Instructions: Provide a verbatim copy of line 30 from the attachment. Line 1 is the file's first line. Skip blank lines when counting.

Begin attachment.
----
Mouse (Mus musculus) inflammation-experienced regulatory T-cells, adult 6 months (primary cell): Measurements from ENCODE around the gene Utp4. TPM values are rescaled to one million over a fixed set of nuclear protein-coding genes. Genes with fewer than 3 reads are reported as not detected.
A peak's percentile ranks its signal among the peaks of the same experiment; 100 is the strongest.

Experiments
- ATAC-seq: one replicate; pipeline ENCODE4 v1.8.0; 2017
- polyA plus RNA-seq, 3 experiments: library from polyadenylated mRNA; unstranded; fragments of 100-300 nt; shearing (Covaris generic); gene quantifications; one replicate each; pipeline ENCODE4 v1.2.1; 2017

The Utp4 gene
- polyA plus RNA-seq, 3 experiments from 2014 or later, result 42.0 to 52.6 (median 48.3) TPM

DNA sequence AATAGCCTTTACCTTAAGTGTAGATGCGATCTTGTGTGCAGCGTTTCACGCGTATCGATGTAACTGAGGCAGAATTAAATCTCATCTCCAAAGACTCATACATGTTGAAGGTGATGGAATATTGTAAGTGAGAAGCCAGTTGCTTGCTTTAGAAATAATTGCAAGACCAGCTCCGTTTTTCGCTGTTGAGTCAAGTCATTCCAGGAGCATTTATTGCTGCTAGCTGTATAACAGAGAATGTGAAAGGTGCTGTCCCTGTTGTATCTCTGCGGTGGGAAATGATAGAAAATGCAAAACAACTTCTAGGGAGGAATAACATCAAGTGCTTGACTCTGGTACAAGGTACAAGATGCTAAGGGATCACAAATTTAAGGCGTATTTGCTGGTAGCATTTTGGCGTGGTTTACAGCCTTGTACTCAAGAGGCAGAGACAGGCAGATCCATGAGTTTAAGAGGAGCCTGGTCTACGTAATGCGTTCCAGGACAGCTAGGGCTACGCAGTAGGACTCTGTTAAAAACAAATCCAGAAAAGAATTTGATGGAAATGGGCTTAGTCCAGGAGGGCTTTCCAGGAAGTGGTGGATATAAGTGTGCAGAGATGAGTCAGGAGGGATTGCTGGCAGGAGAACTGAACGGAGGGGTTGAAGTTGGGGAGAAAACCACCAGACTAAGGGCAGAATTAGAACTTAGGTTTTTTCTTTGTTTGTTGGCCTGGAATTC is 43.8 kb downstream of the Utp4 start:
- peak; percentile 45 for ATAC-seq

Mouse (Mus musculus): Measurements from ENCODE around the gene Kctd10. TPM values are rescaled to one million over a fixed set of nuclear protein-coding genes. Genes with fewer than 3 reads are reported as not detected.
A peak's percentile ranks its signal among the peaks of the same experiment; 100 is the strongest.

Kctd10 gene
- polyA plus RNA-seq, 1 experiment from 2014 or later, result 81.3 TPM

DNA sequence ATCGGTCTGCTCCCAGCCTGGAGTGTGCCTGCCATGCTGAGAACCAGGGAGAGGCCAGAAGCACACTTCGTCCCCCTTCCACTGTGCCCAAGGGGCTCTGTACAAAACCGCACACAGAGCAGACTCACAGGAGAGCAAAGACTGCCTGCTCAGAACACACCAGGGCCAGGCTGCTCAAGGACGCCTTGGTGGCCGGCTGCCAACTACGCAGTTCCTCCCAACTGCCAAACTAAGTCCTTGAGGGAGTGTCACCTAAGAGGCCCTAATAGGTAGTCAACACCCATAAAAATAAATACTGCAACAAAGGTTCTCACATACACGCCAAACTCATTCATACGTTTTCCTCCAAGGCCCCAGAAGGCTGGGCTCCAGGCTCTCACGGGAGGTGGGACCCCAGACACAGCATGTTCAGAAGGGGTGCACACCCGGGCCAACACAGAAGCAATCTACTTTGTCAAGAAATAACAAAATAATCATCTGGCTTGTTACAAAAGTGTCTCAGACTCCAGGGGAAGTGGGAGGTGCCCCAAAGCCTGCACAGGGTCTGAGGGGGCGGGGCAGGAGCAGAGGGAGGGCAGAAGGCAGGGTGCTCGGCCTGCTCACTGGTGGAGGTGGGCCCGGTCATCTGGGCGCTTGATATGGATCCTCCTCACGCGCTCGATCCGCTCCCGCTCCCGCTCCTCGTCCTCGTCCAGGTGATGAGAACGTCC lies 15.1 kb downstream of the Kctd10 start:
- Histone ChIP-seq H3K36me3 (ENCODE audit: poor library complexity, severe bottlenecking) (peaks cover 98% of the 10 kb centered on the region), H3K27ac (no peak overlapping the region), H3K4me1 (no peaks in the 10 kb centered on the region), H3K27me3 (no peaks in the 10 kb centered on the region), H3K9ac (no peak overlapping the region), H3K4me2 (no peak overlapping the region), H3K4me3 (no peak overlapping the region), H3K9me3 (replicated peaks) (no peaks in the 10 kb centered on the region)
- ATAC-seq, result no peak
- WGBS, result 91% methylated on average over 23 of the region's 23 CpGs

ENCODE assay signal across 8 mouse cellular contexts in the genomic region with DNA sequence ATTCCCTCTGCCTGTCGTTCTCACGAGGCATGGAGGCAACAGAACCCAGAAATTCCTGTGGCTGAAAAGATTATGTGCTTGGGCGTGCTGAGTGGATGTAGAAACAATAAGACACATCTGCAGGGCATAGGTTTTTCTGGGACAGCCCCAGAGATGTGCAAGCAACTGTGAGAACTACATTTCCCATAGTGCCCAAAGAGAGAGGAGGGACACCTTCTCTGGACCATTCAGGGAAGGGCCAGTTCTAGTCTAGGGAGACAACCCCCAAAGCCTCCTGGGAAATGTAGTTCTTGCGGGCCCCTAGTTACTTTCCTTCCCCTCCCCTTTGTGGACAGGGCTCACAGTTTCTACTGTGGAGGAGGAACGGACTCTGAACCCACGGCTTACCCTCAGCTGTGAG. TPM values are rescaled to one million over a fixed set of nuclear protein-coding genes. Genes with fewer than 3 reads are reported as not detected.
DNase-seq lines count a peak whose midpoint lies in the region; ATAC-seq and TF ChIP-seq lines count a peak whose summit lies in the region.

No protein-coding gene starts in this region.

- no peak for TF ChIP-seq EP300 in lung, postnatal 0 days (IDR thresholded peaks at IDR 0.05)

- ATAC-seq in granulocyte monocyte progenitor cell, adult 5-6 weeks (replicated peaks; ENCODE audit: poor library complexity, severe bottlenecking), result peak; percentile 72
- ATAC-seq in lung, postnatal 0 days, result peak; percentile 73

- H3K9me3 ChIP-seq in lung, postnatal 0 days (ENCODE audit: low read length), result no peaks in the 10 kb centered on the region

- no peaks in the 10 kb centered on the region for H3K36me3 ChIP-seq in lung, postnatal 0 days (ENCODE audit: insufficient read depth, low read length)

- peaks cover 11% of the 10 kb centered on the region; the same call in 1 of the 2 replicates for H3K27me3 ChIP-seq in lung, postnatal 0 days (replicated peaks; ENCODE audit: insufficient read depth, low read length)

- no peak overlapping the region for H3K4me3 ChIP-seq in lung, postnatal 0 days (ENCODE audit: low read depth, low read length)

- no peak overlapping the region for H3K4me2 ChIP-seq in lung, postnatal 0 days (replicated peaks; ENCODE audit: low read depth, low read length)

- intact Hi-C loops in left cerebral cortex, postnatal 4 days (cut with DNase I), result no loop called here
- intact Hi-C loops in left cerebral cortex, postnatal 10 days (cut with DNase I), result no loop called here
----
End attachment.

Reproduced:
- intact Hi-C loops in left cerebral cortex, postnatal 10 days (cut with DNase I), result no loop called here